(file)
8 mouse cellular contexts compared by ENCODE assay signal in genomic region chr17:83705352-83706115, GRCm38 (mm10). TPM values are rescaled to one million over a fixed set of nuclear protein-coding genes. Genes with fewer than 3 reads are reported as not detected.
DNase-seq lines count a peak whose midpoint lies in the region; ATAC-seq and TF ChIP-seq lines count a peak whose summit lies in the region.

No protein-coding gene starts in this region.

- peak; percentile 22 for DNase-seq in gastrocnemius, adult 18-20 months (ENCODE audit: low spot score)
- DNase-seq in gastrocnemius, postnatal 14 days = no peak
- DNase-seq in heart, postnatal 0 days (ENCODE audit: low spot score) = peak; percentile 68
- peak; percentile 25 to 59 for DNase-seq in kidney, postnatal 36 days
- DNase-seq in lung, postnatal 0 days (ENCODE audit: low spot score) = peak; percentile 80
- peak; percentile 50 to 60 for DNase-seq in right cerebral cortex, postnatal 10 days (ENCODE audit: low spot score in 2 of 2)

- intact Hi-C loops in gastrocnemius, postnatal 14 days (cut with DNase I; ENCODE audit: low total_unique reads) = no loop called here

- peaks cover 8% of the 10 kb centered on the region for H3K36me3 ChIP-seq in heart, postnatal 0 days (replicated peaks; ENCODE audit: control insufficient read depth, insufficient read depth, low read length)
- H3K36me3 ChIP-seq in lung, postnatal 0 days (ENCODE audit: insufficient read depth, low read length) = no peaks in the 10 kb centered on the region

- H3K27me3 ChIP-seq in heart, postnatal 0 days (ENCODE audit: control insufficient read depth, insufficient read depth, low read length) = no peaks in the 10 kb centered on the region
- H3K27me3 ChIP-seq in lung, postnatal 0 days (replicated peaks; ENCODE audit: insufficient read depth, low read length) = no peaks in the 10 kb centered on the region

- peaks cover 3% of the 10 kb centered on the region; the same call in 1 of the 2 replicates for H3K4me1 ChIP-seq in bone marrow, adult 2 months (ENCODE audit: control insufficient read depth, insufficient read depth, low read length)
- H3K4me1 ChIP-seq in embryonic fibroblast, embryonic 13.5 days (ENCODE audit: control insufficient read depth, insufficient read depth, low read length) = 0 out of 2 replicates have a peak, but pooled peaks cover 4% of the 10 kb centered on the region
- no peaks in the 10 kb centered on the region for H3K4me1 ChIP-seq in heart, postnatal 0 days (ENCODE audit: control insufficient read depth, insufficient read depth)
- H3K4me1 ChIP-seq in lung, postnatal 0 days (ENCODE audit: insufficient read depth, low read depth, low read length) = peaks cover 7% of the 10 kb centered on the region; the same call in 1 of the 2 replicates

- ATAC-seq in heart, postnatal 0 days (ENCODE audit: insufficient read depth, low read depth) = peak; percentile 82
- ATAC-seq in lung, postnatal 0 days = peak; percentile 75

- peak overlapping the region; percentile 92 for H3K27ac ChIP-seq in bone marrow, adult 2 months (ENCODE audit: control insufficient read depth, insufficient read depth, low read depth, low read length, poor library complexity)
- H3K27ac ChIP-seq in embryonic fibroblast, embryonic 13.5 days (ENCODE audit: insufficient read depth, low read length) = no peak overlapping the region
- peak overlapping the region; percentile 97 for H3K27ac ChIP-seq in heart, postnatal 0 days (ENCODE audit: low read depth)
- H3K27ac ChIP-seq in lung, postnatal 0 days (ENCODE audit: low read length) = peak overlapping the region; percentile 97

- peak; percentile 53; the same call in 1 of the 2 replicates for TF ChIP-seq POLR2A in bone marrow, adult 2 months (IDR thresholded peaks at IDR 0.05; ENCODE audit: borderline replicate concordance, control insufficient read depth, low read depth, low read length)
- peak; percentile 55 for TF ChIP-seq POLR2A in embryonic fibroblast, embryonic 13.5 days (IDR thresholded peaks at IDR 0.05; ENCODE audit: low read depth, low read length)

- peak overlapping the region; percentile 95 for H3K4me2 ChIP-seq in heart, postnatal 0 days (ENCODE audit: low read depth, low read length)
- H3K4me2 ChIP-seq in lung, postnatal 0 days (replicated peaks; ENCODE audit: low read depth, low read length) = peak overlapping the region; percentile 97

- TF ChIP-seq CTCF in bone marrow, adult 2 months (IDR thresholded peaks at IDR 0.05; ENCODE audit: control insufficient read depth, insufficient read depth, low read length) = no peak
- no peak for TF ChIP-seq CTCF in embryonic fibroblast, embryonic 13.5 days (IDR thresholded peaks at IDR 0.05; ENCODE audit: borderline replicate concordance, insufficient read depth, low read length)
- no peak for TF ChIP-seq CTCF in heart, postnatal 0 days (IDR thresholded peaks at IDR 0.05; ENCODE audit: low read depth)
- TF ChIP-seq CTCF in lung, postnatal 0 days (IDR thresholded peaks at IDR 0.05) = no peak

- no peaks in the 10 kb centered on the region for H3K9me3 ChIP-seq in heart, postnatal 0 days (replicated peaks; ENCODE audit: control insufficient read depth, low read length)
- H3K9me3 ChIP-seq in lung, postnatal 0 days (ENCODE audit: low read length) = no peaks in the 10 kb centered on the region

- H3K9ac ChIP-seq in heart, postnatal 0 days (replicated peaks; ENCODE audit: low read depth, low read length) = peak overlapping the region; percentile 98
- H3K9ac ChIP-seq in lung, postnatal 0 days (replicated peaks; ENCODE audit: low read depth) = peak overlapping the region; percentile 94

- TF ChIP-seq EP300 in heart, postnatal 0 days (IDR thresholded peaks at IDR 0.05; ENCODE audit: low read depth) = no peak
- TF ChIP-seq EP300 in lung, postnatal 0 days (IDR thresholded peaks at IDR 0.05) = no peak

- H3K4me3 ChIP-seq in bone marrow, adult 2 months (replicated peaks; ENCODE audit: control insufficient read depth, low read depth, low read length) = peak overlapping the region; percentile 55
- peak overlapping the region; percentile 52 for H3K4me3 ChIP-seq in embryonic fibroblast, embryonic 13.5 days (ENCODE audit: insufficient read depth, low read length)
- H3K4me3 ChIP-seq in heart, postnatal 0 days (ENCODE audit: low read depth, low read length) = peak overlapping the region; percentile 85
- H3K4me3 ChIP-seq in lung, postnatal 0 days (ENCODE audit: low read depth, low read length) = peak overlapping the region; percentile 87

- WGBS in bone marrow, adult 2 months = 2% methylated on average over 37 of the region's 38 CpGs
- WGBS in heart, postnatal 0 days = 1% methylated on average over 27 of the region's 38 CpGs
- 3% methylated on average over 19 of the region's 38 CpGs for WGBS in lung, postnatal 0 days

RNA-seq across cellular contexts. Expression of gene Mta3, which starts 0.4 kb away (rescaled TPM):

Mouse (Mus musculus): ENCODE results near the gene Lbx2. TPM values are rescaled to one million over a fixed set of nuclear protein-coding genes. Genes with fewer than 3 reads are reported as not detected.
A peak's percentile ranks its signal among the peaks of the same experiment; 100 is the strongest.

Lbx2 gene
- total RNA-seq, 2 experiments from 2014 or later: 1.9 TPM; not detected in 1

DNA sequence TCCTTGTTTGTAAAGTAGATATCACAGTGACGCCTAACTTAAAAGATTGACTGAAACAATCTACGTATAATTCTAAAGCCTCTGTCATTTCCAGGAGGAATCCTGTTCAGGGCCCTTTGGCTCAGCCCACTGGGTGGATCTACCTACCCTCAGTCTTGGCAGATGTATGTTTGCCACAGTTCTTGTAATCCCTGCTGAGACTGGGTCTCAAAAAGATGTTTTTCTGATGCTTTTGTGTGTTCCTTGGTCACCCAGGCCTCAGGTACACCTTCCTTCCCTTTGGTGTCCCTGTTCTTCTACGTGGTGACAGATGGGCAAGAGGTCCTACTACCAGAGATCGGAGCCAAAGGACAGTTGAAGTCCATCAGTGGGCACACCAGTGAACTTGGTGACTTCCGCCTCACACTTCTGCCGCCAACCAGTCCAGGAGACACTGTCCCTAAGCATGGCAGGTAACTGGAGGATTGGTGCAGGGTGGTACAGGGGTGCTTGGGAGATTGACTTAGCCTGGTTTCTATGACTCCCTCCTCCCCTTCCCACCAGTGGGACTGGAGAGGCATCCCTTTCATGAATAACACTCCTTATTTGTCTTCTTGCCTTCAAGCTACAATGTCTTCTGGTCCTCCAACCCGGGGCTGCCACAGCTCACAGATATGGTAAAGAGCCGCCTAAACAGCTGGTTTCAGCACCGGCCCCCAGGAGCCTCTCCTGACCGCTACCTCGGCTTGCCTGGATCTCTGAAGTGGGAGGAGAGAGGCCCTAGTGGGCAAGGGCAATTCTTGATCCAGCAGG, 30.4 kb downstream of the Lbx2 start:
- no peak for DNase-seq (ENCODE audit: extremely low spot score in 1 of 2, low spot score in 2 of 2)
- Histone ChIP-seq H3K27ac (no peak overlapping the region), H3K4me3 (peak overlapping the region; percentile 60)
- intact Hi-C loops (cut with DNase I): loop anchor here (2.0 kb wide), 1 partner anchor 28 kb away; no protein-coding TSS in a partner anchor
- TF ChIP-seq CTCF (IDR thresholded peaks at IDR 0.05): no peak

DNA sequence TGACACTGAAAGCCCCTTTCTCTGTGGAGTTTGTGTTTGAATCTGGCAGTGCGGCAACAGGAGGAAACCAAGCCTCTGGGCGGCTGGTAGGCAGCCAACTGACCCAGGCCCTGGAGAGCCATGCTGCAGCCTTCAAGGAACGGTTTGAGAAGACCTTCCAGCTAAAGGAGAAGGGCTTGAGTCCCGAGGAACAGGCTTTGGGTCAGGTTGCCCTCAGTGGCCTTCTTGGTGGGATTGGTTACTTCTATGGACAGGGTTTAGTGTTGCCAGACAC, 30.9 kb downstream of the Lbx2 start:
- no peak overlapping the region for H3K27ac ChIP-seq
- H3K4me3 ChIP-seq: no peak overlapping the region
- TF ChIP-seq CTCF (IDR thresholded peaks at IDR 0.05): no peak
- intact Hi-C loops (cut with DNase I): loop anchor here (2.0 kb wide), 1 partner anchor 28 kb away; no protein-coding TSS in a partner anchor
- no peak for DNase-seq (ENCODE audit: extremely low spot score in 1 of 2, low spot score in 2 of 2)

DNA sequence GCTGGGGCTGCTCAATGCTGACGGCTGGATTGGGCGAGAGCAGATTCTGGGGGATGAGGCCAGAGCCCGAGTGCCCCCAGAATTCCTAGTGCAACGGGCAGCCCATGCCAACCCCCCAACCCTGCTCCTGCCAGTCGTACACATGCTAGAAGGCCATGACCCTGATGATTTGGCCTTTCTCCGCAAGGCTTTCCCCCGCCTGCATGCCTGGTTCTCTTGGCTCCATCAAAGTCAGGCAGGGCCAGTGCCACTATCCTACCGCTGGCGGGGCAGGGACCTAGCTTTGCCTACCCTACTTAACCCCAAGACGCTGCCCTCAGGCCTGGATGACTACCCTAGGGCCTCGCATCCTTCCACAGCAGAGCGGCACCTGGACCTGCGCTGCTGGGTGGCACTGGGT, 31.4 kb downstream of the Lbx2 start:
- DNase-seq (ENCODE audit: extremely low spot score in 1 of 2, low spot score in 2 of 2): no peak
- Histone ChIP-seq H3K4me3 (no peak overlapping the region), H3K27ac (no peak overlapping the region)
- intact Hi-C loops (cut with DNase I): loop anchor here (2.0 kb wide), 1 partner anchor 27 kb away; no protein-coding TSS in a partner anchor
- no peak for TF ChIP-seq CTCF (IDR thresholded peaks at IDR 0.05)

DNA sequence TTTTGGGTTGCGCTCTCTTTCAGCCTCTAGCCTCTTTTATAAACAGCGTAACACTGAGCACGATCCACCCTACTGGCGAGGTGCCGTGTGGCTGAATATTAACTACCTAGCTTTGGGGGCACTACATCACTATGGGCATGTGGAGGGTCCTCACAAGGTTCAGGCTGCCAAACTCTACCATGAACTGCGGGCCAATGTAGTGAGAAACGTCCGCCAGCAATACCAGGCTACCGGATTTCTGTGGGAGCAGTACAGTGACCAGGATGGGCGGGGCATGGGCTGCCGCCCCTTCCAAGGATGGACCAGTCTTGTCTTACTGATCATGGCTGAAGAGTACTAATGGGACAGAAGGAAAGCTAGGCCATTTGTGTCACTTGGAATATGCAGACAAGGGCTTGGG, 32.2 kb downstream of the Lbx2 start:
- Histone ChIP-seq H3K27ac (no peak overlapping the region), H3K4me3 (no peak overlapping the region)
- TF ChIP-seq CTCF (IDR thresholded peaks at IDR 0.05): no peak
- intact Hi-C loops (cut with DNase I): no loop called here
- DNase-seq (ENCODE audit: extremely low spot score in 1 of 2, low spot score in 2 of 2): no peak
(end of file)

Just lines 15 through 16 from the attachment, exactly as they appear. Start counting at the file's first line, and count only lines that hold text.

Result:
- peaks cover 3% of the 10 kb centered on the region; the same call in 1 of the 2 replicates for H3K4me1 ChIP-seq in bone marrow, adult 2 months (ENCODE audit: control insufficient read depth, insufficient read depth, low read length)
- H3K4me1 ChIP-seq in embryonic fibroblast, embryonic 13.5 days (ENCODE audit: control insufficient read depth, insufficient read depth, low read length) = 0 out of 2 replicates have a peak, but pooled peaks cover 4% of the 10 kb centered on the region